Fads and trends come and go, whether in hair and nail salons, interior design studios, furniture stores or apparel stores. What’s here today may not be here tomorrow. And sometimes that’s a good thing.
If you observe female news anchors and reporters on cable television, for instance, you will see they have lately been growing their hair longer and longer, sometimes with ponytails braided like Heidi’s of storybook fame. Don’t look for hairstyles that might have been worn by the likes of Audrey Hepburn or Grace Kelly. Nor are you likely to find a hairstyle like that of ”Rosemary’s Baby” star Mia Farrow on any channel.
I recall when the Nehru suit was the “it” style of the moment, with its boxy tunic jacket and Mandarin-style collar. I even wore one back in the 1970s when I spoke at a forum sponsored by the Chicago Furniture Market. I even think I wore love beads with it. Can you imagine?
They say that today’s fashion is tomorrow’s obsolescence, which isn’t always true. The little black dress was once a new trend – and its popularity continues unabated. The same goes for bright Lilly Pulitzer prints that we see daily on the streets of Palm Beach. And when you browse the web today, you’ll even find updated versions of the Nehru suit, albeit slimmed down and with more refined detailing.
Today’s most popular fashion trend seems to be jeans for men and women alike. And yet when I went to school, wearing denim was against the rules.
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Old-timers will remember when tattoos were largely the domain of sailors who visited the South Seas and remembered Mom a lot. Today, tattoo shops can be found around the world. Talk about a permanent fashion accessory!
What’s hot at any moment even extends to toys. I recall, as many parents and grandparents might, a Christmas in the mid-1990s when I would have done just about anything to find a Cabbage Patch doll for my son, Sebastian. Happily, I got my hands on one, which I think may still be tucked away in the attic.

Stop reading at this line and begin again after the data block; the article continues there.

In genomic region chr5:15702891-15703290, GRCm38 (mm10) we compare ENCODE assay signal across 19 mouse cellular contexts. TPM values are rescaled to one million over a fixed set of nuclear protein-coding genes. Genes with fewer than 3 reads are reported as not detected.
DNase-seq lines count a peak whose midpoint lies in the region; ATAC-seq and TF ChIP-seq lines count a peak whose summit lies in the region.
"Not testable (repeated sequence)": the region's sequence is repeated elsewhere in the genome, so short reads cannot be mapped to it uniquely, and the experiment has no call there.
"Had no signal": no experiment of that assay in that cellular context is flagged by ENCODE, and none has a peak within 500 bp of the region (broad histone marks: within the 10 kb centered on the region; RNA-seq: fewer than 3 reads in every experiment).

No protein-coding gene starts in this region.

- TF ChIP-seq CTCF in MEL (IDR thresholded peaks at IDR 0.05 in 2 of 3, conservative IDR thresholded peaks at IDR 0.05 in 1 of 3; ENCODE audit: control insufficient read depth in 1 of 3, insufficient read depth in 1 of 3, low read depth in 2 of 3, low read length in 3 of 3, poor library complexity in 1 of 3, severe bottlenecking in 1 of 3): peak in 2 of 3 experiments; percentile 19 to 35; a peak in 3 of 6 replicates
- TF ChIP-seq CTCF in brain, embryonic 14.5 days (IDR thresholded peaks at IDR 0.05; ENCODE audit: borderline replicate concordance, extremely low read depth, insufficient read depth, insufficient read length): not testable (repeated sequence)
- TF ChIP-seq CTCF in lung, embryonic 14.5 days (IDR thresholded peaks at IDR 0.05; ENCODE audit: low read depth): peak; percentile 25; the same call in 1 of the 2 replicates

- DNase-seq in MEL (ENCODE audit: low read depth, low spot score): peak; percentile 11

On the decorating scene, we seem to be in a time of transition. On the one hand, there’s a continuing preference among many for minimalist rooms, where floors are exposed, windows are basically undressed and walls are painted white or another nondescript color.
Yet at the same time, I see folks in New England who are decorating with butter churns and architectural details salvaged from country barns. Perhaps with so much turmoil in the world today, those folks are after a nostalgic, homey look. They’re yearning for comfortable, cozy rooms that Grandma — or even Great Grandma — might have enjoyed. You probably won’t see many farmhouse antiques in Palm Beach homes, but you might if you visit the Hamptons, Nantucket, Maine or New Hampshire.
In Palm Beach homes, the look of Hollywood-style regency remains popular — maybe only a touch of it, but you’ll see it here more than elsewhere. Palm Beach seems to call out for a bit of glamour, even in rooms tempered with more beachy style. Simple white drapery panels, for instance, might shimmer with a touch of gold trim. Or a clean-lined dining table with a modern sensibility might be topped with an over-the-top crystal chandelier.
As I have always said, fashion trends come and go. But here is my decorating advice: Only embrace trends you and your family really love. Surround yourself with the things that make you happy — that is the best trend to follow.
Oh, and as for all those tattoos we’ve seen over the past 15 years? My dermatologist tells me she is making big bucks removing them.
Palm Beacher Carleton Varney is president of Dorothy Draper & Co., an international design firm with offices in New York, West Palm Beach, London and White Sulphur Springs, W.Va. His new book, to be published in the spring, is titled “The High Life of Dorothy Draper.” Visit CarletonVarney.com or email him at [email protected]. Help support our journalism. Subscribe today.